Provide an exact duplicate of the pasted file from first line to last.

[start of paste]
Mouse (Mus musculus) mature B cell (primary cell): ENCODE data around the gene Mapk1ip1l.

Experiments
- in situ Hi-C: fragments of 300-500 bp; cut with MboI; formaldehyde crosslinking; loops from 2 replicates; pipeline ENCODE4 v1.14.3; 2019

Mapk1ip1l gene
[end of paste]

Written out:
Mouse (Mus musculus) mature B cell (primary cell): ENCODE data around the gene Mapk1ip1l.

Experiments
- in situ Hi-C: fragments of 300-500 bp; cut with MboI; formaldehyde crosslinking; loops from 2 replicates; pipeline ENCODE4 v1.14.3; 2019

Mapk1ip1l gene